Consider Charles Krauthammer: as ardent a conservative, liberal bashing, climate change denier as ever walked the Earth. Yet, a lack of faith in the science behind global warming doesn't prevent him from writing articles like this. From the article:

"For 25 years and with utter futility (starting with "The Oil-Bust Panic," the New Republic, February 1983), I have been advocating the cure: a U.S. energy tax as a way to curtail consumption and keep the money at home. On this page in May 2004 (and again in November 2005), I called for "the government -- through a tax -- to establish a new floor for gasoline," by fully taxing any drop in price below a certain benchmark. The point was to suppress demand and to keep the savings (from any subsequent world price drop) at home in the U.S. Treasury rather than going abroad. At the time, oil was $41 a barrel. It is now $123."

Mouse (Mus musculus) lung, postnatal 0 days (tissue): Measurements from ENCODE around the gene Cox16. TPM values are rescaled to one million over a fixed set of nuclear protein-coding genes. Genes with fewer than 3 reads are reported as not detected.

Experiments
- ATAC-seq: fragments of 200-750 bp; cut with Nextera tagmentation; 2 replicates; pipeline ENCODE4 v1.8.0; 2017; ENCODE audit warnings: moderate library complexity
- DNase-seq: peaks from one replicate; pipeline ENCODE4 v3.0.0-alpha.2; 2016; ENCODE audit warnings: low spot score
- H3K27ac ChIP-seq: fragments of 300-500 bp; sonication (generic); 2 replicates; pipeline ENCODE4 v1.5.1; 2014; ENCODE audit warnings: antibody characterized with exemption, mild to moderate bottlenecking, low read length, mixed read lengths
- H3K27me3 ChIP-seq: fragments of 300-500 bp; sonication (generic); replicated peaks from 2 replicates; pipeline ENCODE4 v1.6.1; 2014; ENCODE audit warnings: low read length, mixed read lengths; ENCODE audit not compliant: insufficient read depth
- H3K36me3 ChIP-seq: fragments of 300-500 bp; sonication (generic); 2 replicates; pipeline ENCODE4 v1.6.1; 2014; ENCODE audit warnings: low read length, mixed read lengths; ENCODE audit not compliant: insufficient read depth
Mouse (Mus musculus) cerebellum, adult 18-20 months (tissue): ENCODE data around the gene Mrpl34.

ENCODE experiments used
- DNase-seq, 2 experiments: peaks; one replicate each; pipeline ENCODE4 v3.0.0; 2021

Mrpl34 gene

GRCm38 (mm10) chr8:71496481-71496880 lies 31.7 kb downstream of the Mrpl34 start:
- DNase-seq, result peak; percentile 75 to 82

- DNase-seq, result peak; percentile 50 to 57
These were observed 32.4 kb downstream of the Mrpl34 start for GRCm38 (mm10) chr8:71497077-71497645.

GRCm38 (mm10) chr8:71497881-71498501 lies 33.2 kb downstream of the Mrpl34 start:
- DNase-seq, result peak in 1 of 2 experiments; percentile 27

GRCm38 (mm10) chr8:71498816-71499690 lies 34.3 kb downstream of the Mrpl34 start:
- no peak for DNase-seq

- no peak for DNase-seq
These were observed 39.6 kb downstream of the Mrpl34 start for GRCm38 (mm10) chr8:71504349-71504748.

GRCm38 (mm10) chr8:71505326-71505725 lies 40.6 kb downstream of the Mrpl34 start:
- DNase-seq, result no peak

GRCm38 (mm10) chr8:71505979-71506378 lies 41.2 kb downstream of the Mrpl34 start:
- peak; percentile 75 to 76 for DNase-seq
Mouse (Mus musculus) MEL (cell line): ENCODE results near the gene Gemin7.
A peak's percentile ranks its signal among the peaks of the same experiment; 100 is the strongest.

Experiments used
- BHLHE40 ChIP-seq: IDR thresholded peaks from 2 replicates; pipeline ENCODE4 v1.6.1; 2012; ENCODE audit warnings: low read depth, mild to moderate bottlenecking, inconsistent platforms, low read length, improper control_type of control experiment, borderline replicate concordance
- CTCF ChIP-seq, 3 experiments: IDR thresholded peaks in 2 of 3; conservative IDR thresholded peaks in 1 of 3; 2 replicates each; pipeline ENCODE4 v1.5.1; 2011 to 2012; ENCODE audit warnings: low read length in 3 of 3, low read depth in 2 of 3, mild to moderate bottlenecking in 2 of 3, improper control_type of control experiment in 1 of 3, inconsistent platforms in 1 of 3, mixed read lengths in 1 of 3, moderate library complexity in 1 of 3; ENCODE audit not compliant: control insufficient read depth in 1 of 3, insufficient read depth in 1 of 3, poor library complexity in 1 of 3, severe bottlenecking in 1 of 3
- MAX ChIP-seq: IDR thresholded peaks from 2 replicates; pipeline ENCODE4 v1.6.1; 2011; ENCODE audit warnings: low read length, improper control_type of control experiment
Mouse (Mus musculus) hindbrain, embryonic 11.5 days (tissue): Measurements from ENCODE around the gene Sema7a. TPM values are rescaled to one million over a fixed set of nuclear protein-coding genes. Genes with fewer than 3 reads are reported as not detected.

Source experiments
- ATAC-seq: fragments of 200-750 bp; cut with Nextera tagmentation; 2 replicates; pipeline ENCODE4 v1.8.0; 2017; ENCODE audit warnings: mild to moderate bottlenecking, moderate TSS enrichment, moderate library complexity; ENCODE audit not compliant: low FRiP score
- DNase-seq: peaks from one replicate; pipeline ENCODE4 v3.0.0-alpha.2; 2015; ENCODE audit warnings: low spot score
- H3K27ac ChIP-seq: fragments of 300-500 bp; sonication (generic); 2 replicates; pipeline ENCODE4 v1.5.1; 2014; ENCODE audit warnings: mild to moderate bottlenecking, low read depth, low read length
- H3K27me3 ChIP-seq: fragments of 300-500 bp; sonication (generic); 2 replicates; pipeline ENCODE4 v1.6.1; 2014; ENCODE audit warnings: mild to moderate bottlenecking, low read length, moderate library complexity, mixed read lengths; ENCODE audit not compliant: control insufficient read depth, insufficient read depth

"Want to wean us off oil? Be open and honest. The British are paying $8 a gallon for petrol. Goldman Sachs is predicting we will be paying $6 by next year. Why have the extra $2 (above the current $4) go abroad? Have it go to the U.S. Treasury as a gasoline tax and be recycled back into lower payroll taxes."

Let's parse this. What Charles Krauthammer is advocating, plainly, is a targeted tax on fossil fuels. What he does not advocate, characteristically, is using this tax to subsidize the production of energy with renewables. Instead, he would use this revenue to reduce payroll taxes - and allow free market mechanics to make renewables a more attractive investment.

Now there, in my estimation, is a solution we should all be able to agree on - liberals and conservatives alike. A: Tax a diminishing resource (oil), the supply of which we depend on from unstable and unpredictable foreign sources. B: Return the tax to the U.S. consumer by way of a "revenue neutral" income tax deduction. C: Allow the market to find and develop alternative energy sources without government interference.

Everybody wins: liberal tree huggers and drill baby drill neocons alike. And nobody has to fight over climatology. What do you think?